My question is if we could do it now why arent we? If the ancient alien theory is true whats to say that these global elite are even human themselves? I really dont want to get into that arguement.. its a bit too david ikeish for me, but still if we could create a race of slave labor why dont we?



posted on Dec, 27 2010 @ 10:14 AM
link   

Originally posted by tauristercus

Originally posted by myster0
First: There is no ONE GIANT LADDER of DNA, there are 22 short PAIRS (i.e. semi-redundent copies of genes), and a pair of "sex chromosomes".

Agreed ... but in this instance I tried to simplify the concept of genetics, genomes, chromosomes, base pairs, nucleotides, etc for those of our ATS members who are NOT clued up on biology and to make the underlying concept of my thread understandable.
YOU may understand genes, chromosomes, etc ... but others may not be so fortunate and so I took the liberty of joining each of those separate chromosome "mini ladders" into a single GIANT LADDER. Doing so does NOT affect the premise of my thread.


I can appreciate your trying to help people understand this, but changing things done by PhDs and people who have worked their lives trying to understand a VERY complex science into a single idea where you compare basic 1:1 math is completely misleading!
Your theory falls apart in many, many ways with a single twist, say looking at the genome of a dog. Far fewer pairs.... so uh... different rate?

Not trying to be rude, per se, but I think this OP is a mockery of science.



edit on 27-12-2010 by Thermo Klein because: changed quote delineation



posted on Dec, 27 2010 @ 10:18 AM
link   
If I remember correctly, FERNS have the most complex DNA out of all organisms. Like 1000 times more than humans.



posted on Dec, 27 2010 @ 10:36 AM
link   
reply to post by tauristercus
 


Very interesting and informative thread for people like me, who didn't do so well in high school biology class. I like your simplified version of the mutations processes involved with "evolution," but when you lay everything out on the table, there are far more questions than answers, and one can surmise that Darwin's theory was just too simplified to explain this very complex process.

One poster had mentioned the possibility that perhaps asteroids could be the biological incubators that could be needed to "seed" a planet with life. I can see where this could help explain how we went from the proverbial primordial soup to fully functional human beings in such a "short" time span. Perhaps many of the gene sequences were already written before life exploded on this planet. Our Earth is relatively young compared to the estimated age of the universe (14 billion years, give or take a few billion). Given the numbers you supplied and the theory that you have, could it be possible that our Earth was seeded with genetic material that was already a few billion years old? That could potentially make up the difference when looking at the apparent rate of mutations (both beneficial, and malignant) that is the supposed foundation of Darwin's evolutionary theory, and how it applies to life on our planet.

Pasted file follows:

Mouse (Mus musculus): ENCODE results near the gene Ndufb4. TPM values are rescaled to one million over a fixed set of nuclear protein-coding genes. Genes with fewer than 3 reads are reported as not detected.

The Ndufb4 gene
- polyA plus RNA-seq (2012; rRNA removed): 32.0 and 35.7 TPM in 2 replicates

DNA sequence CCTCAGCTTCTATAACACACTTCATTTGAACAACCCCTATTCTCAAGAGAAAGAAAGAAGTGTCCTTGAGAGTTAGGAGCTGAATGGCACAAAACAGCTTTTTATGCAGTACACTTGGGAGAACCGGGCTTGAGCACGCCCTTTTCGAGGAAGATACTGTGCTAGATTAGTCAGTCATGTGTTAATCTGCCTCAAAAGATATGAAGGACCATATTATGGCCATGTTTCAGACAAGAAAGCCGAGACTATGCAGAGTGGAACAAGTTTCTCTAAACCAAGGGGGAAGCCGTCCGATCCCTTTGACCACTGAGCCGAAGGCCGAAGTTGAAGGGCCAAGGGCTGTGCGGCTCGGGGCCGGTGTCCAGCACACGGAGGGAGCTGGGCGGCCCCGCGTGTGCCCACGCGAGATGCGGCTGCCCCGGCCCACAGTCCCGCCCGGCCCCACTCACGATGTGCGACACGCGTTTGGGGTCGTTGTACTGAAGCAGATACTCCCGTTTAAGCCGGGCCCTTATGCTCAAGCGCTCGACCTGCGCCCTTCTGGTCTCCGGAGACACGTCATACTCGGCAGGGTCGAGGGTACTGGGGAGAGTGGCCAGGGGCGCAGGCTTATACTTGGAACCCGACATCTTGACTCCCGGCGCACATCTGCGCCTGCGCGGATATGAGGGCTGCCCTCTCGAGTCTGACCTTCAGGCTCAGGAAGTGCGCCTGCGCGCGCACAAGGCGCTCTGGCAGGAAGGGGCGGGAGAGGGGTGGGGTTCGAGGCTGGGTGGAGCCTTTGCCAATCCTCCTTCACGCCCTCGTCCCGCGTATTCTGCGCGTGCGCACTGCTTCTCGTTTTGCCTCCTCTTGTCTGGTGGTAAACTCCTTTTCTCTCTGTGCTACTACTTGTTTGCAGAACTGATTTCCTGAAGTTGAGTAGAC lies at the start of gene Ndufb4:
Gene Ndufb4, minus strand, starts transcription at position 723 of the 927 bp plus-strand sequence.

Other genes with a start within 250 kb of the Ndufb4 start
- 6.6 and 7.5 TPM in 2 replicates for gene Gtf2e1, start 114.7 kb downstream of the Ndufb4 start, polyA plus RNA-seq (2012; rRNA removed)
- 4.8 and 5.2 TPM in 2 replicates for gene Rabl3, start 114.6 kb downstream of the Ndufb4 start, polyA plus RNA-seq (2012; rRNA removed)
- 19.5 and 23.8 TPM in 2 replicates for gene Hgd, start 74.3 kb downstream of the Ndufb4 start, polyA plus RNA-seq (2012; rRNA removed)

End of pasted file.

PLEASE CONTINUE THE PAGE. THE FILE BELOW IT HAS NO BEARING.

I am the supporter of many different theories on how life was first formed, because, quite frankly, we still know jack-squat about how we came to be on this planet. Anything from extra-terrestrials, to a universal consciousness, to Darwin's theory on evolution could all make sense to me, and, at least to an extent, can be explained through our current understanding of science. Of course, we are still left with the how's and why's pertaining to our existence on this planet.

I lean more toward the theory that humans, or perhaps life in general on Earth, was genetically engineered at some point in Earth's history. At the rate that life exploded on Earth, coupled with the accelerated nature of progress on Earth, this theory makes more sense to me than random genetic mutations (amoeba to human in a little over 3 billion years). I'm still left with the question of who did this and why, but I would guess that some day, our world's greatest minds will figure this one out...that is, if we don't all destroy ourselves first.

Thank you for the thought-provoking thread. It was very well-written and presented.


Peace be with you.

-truthseeker



posted on Dec, 27 2010 @ 10:37 AM
link   
reply to post by tauristercus
 

Don't forget that, for instance, the human body is an extremely large statistical community of individual, symbiotically interactive cells (almost 100 TRILLION cells) of different kinds (several hundred types) each with its nucleus containing a DNA target subject to a mutation event. This seems to be an ideal setup for rapid adaptation - as Darwin observed in the Galapagos. Life as we know it on this planet is a miracle of survivability-design, and our DNA uses only a small fraction of its encoded information capacity. Likewise, our brains use only 10% or so of grey matter.

Life on earth is extremely adaptable with 'built-in' reserves ... almost like life here settled in from drifting in the immensity of space for a long long time but with systems fully stocked, ready to go and up for a wide range of environments because it is programmed for adaptability through bio-feedback. Makes one wonder a bit, huh?



posted on Dec, 27 2010 @ 11:22 AM
link   
reply to post by tauristercus
 


Ferns have more dna than humans.